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Uukwambi fails to provide evidence

Uukwambi fails to provide evidence

Uukwambi fails to provide evidence
Intense: Communities met with Minister of Environment last week._Photo: Contributed

Maria David

Environment Minister to give verdict next month

THE Uukwambi Traditional Authority (UTA) has failed to provide concrete evidence that it has indeed consulted the community of Iiheke Ya Nakele before obtaining an environmental clearance certificate for the sand mining taking place in the area since last year.

Minister of Environment and Tourism, Pohamba Shifeta, presided over an appeal hearing held at Uukwangula on Friday, where UTA representative, Reinhold Iita, could not give acceptable evidence of when and where the authority met the said community to inform them about the plan to acquire the certificate for sand mining at the Iiheke Ya Nakele site.

The meeting dates on documents that Iita handed in during the hearing did not correspond with dates provided in his presentation.

Iita also contradicted himself by telling the hearing that community consultations were not necessary as the user obtained the certificate for only burrow pits that existed since the 1970s. The representative of the Iiheke Ya Nakele Community Committee (INCC), Lukas Nantanga, told the hearing that the Environmental Management Act requires the affected community to be properly consulted before any sand mining activities can take place in the area. Nantanga explained that the same Act requires the provision of a list of the names of community representatives who attended consultative meetings, to ensure all key stakeholders, including regional councils and line ministries, were indeed consulted and agreed for the mining to happen. In the absent of such evidence, Nantanga said users obtained the certificate without the consent of the affected community.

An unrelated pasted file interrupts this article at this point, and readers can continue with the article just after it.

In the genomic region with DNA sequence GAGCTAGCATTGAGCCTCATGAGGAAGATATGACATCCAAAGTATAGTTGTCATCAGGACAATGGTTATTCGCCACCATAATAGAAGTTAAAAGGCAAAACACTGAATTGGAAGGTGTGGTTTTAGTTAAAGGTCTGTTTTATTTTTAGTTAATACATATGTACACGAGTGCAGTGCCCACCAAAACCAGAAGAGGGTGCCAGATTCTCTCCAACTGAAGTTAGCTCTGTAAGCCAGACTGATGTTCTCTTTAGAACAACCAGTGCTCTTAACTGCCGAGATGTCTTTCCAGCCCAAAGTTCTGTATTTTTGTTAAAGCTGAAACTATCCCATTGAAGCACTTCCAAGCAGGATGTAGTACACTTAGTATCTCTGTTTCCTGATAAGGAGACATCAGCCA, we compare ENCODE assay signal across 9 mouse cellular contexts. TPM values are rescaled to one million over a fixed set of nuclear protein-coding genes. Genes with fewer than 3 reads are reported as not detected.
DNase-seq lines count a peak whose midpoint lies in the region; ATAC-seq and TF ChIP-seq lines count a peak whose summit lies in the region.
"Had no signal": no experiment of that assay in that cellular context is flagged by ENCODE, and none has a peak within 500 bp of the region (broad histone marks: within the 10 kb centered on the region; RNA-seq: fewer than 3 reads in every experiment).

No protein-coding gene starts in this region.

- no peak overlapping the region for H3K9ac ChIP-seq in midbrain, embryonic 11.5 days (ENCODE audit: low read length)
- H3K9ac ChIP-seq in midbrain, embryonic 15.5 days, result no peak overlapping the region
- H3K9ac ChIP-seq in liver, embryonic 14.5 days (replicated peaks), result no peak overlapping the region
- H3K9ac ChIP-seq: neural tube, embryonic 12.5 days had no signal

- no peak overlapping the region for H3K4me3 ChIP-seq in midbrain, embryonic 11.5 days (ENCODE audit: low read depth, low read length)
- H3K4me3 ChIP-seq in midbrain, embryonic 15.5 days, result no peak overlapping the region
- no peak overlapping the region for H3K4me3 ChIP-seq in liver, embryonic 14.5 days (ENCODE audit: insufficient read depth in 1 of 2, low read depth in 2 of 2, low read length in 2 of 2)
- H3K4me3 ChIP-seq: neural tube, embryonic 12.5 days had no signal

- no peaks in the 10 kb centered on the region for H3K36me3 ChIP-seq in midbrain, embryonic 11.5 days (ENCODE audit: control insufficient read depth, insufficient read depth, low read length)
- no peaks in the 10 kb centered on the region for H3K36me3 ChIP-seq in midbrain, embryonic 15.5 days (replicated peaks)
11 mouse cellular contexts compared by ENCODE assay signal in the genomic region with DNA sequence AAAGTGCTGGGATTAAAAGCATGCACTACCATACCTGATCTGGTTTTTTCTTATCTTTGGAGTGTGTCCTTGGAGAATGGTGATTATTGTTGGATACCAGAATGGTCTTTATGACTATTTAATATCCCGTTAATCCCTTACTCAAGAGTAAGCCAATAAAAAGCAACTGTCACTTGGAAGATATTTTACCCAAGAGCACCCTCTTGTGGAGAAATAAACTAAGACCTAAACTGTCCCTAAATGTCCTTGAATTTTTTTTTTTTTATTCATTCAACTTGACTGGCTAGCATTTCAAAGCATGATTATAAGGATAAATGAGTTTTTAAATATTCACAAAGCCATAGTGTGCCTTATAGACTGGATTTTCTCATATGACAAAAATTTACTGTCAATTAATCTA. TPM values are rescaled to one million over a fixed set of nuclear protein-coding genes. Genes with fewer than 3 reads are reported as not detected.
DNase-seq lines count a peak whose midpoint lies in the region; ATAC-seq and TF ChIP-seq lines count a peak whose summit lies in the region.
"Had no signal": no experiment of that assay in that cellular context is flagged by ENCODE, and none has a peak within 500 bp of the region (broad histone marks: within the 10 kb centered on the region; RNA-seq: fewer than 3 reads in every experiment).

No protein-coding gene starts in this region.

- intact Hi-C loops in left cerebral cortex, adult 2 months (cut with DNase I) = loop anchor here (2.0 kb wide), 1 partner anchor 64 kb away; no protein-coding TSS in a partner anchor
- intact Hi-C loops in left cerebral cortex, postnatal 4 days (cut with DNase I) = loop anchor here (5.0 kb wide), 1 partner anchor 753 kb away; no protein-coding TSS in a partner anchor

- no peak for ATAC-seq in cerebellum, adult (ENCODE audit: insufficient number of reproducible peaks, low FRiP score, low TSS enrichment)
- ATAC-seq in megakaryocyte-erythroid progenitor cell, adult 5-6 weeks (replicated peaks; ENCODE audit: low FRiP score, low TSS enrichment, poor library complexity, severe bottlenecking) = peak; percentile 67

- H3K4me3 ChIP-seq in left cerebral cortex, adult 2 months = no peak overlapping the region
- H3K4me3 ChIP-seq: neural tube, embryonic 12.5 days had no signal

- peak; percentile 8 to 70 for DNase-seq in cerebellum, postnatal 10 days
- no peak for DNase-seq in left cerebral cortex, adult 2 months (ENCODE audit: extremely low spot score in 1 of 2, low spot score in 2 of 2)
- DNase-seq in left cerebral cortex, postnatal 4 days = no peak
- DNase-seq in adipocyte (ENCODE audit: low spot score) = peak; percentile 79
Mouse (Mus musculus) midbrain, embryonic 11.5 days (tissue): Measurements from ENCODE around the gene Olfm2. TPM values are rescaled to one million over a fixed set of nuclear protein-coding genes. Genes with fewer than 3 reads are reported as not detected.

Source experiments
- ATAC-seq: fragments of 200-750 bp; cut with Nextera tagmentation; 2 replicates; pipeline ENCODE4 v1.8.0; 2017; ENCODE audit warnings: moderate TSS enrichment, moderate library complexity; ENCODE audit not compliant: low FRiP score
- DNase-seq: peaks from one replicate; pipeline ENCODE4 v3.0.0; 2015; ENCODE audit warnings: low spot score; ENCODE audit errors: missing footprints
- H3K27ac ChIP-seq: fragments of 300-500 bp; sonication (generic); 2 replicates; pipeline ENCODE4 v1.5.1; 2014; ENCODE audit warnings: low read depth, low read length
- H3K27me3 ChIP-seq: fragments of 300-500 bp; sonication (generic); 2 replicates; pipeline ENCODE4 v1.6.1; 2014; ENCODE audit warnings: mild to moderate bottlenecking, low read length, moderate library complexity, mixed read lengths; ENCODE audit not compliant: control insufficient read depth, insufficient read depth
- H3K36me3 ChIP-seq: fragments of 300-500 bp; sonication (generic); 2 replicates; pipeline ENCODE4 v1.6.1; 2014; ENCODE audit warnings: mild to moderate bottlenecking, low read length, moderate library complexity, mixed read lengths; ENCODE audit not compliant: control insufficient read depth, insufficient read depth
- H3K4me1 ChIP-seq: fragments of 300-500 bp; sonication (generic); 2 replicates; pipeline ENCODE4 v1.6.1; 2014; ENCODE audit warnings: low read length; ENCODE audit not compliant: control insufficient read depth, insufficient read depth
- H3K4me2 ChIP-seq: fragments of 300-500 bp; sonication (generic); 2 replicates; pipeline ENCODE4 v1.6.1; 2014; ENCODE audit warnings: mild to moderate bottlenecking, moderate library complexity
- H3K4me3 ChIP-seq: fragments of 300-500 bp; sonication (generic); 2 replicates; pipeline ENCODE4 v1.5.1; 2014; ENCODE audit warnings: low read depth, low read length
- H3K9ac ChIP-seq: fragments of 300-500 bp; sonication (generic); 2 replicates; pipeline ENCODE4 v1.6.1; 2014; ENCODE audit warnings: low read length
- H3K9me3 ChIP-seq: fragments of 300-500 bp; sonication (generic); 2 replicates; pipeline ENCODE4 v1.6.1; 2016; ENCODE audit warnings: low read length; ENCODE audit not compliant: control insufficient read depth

“We therefore demand for the certificate to be suspend until all the due process on consultations are done,” he stated. Nantanga noted that the UTA and members of the affected community have equal right to decide whether extracting of sand at the disputed land for commercial purposes should continue or not.

Shifeta is set to give his judgement on the appeal for an environmental clearance certificate granted for sand mining in the area to be suspended within two weeks.

“I am expecting to get their submissions by Thursday and give my verdict in two weeks’ time if there is no delay or any mistakes,” he said.

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